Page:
Roberval was one of those mathematicians who, just before the invention of the infinitesimal calculus, occupied their attention with problems which are only soluble, or can be most easily solved, by some method involving limits or **infinitesimals**, and in the solution of which accordingly the calculus is always now employed.

Each of the four co-ordinates, n', x', y are functions of %, rj, x, y; and if it be assumed that the field of view and the aperture be infinitely small, then, n, x, y are of the same order of **infinitesimals**; consequently by expanding ', ii', x', y in ascending powers of E, rt, x, y, series are obtained in which it is only necessary to consider the lowest powers.

A notion related to that of **infinitesimals** is presented in the Greek " method of exhaustion "; the more perfect conception, however, only dates from the 17th century, when it led to the infinitesimal calculus.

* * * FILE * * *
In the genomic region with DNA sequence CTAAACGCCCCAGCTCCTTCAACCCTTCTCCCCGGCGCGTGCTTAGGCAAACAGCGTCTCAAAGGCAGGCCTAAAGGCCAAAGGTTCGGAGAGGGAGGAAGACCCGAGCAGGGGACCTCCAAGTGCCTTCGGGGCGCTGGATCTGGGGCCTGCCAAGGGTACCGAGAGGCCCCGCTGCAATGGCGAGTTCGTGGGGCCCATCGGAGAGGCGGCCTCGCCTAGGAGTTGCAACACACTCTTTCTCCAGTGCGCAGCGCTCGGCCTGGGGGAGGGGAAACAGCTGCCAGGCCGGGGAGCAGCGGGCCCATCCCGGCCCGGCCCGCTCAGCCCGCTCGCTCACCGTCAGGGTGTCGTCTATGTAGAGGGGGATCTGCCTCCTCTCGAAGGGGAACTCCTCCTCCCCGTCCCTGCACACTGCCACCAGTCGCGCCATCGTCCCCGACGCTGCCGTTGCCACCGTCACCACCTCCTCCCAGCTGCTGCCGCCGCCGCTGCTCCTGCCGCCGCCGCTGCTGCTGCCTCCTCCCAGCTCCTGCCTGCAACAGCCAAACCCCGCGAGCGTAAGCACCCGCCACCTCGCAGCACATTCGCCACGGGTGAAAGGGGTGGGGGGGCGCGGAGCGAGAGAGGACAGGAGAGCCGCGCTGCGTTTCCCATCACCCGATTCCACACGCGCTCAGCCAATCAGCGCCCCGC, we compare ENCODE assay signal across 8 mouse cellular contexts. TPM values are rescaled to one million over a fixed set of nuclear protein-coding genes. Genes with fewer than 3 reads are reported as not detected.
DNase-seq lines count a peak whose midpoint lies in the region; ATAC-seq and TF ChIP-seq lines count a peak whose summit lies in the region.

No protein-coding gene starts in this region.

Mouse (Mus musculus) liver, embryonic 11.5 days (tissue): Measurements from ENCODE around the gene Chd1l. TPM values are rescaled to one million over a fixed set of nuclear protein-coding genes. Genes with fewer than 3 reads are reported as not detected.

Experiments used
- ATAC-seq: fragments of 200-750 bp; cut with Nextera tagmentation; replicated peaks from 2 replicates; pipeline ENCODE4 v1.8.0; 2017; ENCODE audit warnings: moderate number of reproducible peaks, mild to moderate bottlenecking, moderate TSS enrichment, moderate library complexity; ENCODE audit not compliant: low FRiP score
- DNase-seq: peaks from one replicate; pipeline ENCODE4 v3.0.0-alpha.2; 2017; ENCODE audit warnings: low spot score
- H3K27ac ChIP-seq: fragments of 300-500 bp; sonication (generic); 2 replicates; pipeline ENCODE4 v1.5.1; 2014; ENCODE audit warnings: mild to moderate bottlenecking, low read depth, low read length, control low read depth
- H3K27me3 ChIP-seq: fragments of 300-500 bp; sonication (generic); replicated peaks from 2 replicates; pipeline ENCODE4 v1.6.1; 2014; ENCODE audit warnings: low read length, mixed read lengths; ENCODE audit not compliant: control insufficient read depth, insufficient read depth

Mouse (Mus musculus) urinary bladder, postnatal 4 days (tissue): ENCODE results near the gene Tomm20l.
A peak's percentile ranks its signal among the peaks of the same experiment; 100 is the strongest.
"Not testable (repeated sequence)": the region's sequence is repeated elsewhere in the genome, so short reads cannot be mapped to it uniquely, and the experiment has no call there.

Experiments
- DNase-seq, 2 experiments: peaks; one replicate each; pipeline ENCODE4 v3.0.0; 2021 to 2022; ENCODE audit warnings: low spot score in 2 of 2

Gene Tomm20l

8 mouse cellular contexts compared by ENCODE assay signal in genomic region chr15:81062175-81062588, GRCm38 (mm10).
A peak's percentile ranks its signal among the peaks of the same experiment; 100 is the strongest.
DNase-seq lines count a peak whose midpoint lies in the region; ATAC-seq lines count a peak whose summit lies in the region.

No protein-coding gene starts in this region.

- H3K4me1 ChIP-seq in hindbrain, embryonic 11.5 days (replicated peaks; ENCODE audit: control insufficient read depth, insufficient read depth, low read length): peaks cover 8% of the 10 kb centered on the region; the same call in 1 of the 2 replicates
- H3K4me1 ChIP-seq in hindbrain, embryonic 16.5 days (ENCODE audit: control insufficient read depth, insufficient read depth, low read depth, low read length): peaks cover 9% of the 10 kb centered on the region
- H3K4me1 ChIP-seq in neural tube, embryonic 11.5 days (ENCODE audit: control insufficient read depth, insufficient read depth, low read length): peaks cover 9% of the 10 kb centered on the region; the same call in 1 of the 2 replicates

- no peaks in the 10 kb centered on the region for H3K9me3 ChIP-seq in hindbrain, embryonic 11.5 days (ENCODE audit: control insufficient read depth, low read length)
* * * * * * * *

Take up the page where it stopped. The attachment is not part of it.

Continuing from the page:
Weierstrass, by strictly banishing all **infinitesimals**, has at last shown that we live in an unchanging world, and that the arrow at every moment of its flight is truly at rest."

Only by taking infinitesimally small units for observation (the differential of history, that is, the individual tendencies of men) and attaining to the art of integrating them (that is, finding the sum of these **infinitesimals**) can we hope to arrive at the laws of history.